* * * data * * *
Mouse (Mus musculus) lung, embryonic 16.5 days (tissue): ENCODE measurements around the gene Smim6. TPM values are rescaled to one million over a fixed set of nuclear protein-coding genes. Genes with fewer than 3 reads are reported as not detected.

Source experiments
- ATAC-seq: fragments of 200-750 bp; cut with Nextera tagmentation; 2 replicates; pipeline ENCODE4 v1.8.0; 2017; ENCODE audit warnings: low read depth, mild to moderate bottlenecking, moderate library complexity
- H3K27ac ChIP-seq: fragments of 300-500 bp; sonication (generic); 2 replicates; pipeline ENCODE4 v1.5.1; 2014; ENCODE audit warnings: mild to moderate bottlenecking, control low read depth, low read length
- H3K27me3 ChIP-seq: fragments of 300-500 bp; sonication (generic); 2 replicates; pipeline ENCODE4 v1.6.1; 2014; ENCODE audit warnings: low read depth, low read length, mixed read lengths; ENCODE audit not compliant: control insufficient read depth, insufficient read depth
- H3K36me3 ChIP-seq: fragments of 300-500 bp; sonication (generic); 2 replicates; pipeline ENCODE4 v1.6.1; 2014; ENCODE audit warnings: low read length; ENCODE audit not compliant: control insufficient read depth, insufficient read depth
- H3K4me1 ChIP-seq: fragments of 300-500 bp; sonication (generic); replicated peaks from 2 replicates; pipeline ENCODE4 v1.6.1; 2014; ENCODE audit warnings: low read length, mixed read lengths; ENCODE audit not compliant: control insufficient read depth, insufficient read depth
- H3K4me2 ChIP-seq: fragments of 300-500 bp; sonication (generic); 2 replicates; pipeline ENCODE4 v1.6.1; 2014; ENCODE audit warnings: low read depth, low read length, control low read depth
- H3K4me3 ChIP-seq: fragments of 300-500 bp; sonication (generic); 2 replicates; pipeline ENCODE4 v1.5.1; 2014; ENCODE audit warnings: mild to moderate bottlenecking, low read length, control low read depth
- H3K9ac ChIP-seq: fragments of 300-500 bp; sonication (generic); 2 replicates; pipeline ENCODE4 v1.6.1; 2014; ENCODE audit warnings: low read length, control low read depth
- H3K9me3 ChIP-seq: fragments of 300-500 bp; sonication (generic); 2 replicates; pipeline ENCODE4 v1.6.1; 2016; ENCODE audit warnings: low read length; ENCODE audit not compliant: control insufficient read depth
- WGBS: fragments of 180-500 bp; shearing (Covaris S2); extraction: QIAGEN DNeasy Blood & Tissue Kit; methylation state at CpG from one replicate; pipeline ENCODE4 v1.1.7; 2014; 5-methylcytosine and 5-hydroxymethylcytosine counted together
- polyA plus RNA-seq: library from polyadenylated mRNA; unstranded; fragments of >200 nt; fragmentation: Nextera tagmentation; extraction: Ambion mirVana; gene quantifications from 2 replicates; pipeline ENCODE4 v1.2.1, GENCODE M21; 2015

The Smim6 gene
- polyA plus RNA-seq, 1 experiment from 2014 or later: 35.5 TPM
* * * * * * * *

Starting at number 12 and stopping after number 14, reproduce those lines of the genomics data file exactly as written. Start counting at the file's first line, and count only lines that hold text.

- WGBS: fragments of 180-500 bp; shearing (Covaris S2); extraction: QIAGEN DNeasy Blood & Tissue Kit; methylation state at CpG from one replicate; pipeline ENCODE4 v1.1.7; 2014; 5-methylcytosine and 5-hydroxymethylcytosine counted together
- polyA plus RNA-seq: library from polyadenylated mRNA; unstranded; fragments of >200 nt; fragmentation: Nextera tagmentation; extraction: Ambion mirVana; gene quantifications from 2 replicates; pipeline ENCODE4 v1.2.1, GENCODE M21; 2015

The Smim6 gene